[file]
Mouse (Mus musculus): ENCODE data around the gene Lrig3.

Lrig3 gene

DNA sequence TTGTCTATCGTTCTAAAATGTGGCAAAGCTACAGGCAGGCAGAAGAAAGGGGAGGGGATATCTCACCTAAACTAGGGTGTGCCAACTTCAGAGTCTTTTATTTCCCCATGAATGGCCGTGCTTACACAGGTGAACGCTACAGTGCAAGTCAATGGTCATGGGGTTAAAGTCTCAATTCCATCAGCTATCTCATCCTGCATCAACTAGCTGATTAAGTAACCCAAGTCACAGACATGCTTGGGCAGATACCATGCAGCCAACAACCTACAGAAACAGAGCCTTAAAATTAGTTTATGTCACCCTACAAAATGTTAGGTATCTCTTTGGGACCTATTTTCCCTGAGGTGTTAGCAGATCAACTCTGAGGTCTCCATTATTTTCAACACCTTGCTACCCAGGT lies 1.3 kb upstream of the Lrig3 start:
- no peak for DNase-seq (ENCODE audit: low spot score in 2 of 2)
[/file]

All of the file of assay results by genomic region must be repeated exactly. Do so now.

Mouse (Mus musculus): ENCODE data around the gene Lrig3.

Lrig3 gene

DNA sequence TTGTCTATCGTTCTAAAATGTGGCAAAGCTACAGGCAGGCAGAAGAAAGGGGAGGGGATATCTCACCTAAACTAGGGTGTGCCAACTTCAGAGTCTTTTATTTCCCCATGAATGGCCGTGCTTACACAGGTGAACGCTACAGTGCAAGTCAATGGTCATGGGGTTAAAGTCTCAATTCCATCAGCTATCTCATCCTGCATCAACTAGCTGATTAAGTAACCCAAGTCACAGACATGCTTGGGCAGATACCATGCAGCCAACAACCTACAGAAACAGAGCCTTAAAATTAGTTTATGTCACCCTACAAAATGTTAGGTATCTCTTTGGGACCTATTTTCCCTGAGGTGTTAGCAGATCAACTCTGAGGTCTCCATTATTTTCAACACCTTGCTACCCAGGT lies 1.3 kb upstream of the Lrig3 start:
- no peak for DNase-seq (ENCODE audit: low spot score in 2 of 2)